Modern agricultural advances today enable farmers to increase crop volumes while promoting the efficient use of resources and environment-friendly processes. Smart farming machines help with this.


The autonomous tractor is an example of a smart machine that promotes sustainability in farming. Autonomous tractors integrate automation and robotic technologies, and use GPS, cameras, and sensors. Through these technologies, farmers can drive more efficient operations and conserve resources.


How? Through the advanced monitoring processes and data that smart farming tools provide, farmers can retain optimum soil conditions and reduce erosion in their fields, conserve water and natural resources, and lower carbon emissions.


Myth #5: Farms are managed by large corporations.

Fact: Most farms are owned by farming families.


According to the United Nations Food and Agriculture Organization (FAO), over 608 million family farms worldwide occupy between 70% to 80% of all farmlands and produce over 80% of the world’s food in value. The same report also confirmed that five out of every six farms in the world are fewer than two hectares in size and operate on only about 12% of all agricultural land while producing around 35% of the world’s food.
This means that a significant amount of US crops are grown on small farm fields. So the belief that corporations produced the majority of the produce is one of the many common farming myths.


Small-scale family farms continue to be an essential driver of agriculture in the United States, accounting for 98% of all farms and contributing to 88% of production. Mid-sized and huge family farms contribute around 66% of total US production. Meanwhile, non-family farms account for the remaining 2.1% of US farms and 12% of total production.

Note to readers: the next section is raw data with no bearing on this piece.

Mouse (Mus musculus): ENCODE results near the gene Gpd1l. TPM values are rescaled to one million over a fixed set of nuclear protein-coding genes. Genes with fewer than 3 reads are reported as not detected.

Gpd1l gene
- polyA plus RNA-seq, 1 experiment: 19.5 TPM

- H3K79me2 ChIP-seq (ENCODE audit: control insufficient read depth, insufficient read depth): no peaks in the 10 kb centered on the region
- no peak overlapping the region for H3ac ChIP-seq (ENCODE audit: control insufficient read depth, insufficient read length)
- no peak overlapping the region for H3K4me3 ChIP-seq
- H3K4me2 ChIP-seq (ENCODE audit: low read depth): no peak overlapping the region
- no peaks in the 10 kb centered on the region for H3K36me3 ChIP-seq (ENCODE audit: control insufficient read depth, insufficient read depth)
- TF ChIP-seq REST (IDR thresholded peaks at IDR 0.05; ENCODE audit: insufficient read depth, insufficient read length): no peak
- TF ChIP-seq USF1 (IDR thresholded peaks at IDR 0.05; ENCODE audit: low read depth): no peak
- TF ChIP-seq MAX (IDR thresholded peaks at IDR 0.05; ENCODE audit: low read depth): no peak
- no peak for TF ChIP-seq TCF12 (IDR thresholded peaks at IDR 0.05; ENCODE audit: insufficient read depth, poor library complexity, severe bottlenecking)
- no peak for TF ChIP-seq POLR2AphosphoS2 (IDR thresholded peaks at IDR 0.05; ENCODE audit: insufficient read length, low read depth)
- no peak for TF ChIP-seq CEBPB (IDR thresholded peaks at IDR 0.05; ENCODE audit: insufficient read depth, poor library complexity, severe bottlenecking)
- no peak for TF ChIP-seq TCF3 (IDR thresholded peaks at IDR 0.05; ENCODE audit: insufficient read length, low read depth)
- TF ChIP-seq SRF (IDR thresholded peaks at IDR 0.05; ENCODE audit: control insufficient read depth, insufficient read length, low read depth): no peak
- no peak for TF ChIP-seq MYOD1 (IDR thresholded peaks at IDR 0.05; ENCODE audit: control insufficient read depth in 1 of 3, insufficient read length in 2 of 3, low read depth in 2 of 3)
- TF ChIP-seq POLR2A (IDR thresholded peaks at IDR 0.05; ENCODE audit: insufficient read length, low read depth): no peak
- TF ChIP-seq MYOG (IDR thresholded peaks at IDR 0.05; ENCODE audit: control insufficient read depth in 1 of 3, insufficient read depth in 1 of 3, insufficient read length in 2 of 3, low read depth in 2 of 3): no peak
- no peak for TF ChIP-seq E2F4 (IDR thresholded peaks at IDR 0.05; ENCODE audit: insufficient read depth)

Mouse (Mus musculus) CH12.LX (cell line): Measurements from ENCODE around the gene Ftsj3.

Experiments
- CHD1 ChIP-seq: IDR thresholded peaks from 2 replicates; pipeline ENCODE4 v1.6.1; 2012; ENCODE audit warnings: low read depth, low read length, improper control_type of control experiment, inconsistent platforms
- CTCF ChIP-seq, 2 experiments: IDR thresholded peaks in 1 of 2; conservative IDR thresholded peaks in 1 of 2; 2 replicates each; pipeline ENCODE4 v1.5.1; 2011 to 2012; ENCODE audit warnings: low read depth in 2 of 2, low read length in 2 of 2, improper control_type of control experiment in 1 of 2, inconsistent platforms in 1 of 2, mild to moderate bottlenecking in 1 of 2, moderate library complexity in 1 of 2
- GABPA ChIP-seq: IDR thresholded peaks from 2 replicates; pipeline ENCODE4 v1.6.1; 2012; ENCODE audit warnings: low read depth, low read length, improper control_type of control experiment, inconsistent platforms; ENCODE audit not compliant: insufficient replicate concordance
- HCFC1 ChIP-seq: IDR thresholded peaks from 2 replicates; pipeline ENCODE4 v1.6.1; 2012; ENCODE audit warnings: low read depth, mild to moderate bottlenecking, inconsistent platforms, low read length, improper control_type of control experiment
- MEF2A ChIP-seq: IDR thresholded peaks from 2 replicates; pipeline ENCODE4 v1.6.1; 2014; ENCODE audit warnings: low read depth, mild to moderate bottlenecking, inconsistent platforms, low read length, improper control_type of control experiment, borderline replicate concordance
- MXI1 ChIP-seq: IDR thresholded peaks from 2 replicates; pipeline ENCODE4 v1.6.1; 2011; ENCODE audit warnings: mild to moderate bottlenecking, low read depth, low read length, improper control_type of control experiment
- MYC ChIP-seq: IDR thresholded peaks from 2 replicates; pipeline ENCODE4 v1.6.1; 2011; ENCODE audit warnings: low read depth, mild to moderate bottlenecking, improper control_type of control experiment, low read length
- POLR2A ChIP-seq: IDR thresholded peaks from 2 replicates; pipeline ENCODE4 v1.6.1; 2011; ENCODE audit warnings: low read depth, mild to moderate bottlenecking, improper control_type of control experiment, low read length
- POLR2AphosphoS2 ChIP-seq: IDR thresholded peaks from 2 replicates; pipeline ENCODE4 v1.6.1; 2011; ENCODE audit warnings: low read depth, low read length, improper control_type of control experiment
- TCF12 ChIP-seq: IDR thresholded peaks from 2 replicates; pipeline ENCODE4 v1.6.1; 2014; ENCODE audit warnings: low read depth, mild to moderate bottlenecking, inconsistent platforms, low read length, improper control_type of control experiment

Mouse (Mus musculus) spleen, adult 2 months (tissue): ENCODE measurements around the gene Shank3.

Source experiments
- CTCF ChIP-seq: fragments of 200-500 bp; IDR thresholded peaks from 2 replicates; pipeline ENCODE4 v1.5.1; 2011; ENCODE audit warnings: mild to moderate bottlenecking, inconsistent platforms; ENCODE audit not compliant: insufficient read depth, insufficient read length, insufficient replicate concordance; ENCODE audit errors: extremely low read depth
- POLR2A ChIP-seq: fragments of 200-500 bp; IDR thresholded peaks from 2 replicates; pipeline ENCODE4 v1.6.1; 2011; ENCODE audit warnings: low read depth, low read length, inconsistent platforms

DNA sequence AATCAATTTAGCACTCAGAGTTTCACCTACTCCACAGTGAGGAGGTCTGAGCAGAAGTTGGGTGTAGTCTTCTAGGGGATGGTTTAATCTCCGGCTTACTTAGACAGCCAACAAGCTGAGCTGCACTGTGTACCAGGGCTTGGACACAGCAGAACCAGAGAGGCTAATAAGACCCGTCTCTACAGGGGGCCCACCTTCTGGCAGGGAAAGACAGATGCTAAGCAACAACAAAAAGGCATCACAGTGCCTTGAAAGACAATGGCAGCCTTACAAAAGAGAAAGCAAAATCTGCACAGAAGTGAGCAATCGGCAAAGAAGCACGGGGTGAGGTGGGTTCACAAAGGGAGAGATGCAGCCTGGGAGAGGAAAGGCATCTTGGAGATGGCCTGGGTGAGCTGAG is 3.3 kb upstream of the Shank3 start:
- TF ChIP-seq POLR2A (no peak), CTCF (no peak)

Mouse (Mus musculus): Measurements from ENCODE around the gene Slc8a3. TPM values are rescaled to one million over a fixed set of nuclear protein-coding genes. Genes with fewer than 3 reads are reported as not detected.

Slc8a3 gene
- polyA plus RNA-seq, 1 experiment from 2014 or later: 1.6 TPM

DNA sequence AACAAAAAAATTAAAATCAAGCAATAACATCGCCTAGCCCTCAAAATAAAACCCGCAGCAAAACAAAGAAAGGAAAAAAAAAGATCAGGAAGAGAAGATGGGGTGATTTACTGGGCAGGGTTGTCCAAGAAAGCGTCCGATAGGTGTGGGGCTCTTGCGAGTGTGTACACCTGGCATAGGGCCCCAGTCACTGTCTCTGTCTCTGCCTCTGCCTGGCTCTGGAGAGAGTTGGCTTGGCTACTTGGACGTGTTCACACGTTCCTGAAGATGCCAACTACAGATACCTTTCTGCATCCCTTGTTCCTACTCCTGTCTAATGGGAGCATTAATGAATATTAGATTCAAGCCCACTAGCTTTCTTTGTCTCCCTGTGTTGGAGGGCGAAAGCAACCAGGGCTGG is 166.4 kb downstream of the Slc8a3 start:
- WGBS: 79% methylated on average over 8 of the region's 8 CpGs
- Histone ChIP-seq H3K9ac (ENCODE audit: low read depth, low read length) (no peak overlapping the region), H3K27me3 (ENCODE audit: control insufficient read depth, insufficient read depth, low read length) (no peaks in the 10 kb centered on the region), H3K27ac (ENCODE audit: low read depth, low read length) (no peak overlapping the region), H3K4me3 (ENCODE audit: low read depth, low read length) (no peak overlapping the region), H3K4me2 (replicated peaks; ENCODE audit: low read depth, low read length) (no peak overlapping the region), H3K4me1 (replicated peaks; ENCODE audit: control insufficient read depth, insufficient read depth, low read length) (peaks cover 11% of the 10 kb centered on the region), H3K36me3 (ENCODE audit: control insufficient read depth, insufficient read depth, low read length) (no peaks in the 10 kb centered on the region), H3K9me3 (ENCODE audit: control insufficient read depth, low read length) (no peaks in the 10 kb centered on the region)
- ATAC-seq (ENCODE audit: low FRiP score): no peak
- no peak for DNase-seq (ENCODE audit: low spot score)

From Farm To Plate: Understanding Modern Agriculture

Misconceptions and common farming myths are everywhere because a vast majority of us are considered consumers: we buy our food at the supermarket and have little-to-no idea what goes on in the fields where it was grown.


But the fact is: farms today have been increasingly adopting smart farming – using internet connected machines and devices, such as autonomous tractors, AI, GPS, sensors, and cameras. This has paved the way for safer, more environmentally friendly, and more sustainable farming practices.


Understanding modern farming will help us be more informed consumers while also broadening our understanding of this millennium-old industry.


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  • Bear Flag
  • August 18, 2022